What is that child really looking at?
RIE Foundations Course Reflection 2018 Day 2
Today, we practiced an old skill, albeit using new lenses: Observation.
“Hah!” You may say, “I am a keen observer. I know my child extremely well!”
Perhaps so. Now, humor me for a minute—what if you and I can’t tell what goes on in the child’s head, every. single. minute. of the day?
(I don’t know about you, but I absolutely hate it when someone assumes they know me completely. They can know me very well, but it’s arrogant for anyone to assume that s/he knows me completely.)
We were shown a photograph of two toddlers, and we were asked to “Observe, not Interpret.” To “observe” means to objectively say what we are sure of. To “interpret” is to infer, is subjective in nature, and may possibly be untrue.
(Due to potential copyright infringement, I cannot share the said photo online.)
Here are examples of our group observations:
The child on the left is holding the ball with wide fingers close to her body. Her shoulder is angled away from the boy.
The child on the right is reaching out his right arm towards the direction of the ball.
The child on the right is looking towards the ball. The child on the left is looking towards the boy’s face.
Now, compare these to my inferences—assumptions that may or may not be proven true:
The girl on the left is trying to keep the ball from the boy on the right.
The boy is trying to get his ball back.
The girl is trying to tell the boy, “back off.”
What was wrong about my assumptions? The fact that they are assumptions, not objective truth. What truly happened in the photo? Do I know if the girl is trying to keep the ball from the boy? When I infer that the boy is trying to get his ball “back,” am I implying that it was taken away from him? Do I really know for sure what is causing the child to look in one direction, and what each child is thinking? No. I can barely tell where the child is really looking, much less what she or he is thinking.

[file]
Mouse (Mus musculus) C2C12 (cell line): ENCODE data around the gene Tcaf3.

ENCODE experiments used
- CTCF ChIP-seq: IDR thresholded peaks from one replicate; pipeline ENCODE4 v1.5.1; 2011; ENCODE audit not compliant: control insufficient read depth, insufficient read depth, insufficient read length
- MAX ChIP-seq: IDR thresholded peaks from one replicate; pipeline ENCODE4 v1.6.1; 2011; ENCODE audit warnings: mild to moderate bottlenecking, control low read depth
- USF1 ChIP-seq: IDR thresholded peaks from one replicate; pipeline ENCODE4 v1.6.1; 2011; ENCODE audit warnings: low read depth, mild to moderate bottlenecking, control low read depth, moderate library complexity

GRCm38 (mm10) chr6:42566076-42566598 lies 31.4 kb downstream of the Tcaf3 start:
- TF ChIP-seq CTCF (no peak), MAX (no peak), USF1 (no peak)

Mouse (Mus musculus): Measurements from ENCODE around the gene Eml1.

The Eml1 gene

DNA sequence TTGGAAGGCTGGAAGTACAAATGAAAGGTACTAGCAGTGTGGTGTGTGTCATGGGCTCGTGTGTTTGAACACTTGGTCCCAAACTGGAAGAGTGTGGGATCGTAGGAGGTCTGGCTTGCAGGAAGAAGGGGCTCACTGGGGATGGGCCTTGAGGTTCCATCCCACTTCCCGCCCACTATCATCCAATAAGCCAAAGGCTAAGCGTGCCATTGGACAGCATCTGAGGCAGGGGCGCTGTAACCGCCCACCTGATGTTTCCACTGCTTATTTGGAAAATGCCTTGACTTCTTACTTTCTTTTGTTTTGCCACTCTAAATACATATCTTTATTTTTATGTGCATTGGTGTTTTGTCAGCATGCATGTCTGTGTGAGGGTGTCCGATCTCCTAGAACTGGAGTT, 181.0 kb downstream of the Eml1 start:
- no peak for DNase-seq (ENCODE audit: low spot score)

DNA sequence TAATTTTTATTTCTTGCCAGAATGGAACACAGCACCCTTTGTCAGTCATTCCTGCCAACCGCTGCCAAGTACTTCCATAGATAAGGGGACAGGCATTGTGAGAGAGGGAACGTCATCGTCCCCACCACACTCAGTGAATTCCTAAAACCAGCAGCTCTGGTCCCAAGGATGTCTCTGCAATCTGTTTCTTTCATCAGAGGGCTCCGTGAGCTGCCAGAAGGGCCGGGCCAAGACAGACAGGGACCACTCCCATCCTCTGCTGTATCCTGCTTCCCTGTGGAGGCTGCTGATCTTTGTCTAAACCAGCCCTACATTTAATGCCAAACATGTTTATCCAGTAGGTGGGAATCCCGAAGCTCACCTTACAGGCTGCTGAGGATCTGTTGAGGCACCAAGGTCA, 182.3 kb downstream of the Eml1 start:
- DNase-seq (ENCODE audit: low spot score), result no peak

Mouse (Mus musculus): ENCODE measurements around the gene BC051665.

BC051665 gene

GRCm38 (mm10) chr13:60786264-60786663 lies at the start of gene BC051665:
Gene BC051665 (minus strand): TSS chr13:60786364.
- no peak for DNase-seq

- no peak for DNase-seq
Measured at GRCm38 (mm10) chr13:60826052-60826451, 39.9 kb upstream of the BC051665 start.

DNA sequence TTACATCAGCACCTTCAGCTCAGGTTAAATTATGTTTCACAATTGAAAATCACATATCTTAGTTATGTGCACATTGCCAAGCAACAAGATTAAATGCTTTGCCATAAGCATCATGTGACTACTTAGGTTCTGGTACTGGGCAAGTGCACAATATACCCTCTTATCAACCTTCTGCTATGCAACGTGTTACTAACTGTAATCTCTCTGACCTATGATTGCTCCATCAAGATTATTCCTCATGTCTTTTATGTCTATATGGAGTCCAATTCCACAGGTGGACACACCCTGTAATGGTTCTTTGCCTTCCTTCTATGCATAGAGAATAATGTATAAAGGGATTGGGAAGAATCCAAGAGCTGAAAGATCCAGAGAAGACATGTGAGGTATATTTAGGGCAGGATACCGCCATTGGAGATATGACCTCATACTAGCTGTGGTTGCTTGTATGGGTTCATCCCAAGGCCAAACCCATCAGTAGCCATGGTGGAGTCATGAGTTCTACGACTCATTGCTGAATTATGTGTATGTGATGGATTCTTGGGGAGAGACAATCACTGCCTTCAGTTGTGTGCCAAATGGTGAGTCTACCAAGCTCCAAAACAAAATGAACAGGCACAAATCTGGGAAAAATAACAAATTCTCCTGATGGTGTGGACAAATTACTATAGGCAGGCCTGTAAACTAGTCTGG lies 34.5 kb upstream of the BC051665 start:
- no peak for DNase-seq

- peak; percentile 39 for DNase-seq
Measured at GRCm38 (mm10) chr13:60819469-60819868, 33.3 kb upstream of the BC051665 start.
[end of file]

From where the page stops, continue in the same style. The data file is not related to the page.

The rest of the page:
This was a photo with no backstory for us to work on. However, even in actual life, interactions happen quickly.
When we see two infants or toddlers, and one is on the floor crying, do we know for sure that one did something to the other? How are we to judge, and who are we to judge?
In the same token, if a toddler “hits” another child with a toy, do we label the other child as “aggressive” or “naughty”? What if this “hitting” was a motor response that did not come as smooth as the child had hoped? What if there was no aggression motivating this action?
As adults, we (hopefully) are able to defend ourselves against incorrect judgment. We say, “You misunderstood my intentions,” or “That is not how it happened,” when we are wrongly accused. However, what about toddlers? How can they tell us what’s really on their minds?
The Great WHY
As a side story, I recall my experiences as a child. I hated answering most questions that began with, “WHY?”
“Why did you forget your lunchbox?”
“Why are you so clumsy?”
“Why can you not remember how to spell the word ‘February?’”
These were such big questions that I could not comprehend. How was I to give an answer that satisfy, when I myself did not know what caused me to make such “wrong” behaviour.
This brings me back to the toddlers. How would our toddlers be able to tell us, “I did not mean to make the other child cry,” when we rush at them with a barrage of comments that form a crazy monologue:
“Oh no! You hit! You’re naughty! Say sorry, say sorry, say sorry! You’re not supposed to do that!” as the clueless toddler looks on.
How about trying something different—how about looking on, stating facts, and saying, “Your friend looks unhappy that you flung the toy at her. It must have hit her hard, and that’s painful,” followed by modelling a caring behaviour— like asking the other child how s/he’s doing, and seeing how you can make things better. Perhaps the child that did the “hitting” will even participate as you try to soothe the other child. “Aggression” is not soothed by aggression. If we can provide a calm, objective support for children, they will be intrigued by what it means to listen without judgment, and to be genuinely interested in observing another person. These are the beginnings of empathy.
What was the toddler looking at? What was the toddler really thinking?
No one knows for sure until we observe, until we wait, and until we see for certain. When we judge, we stop the exchange. When we listen, we wait for things to reveal themselves. Only then can we help process. Only then will we be aware of our own biases. And only then can objectivity happen.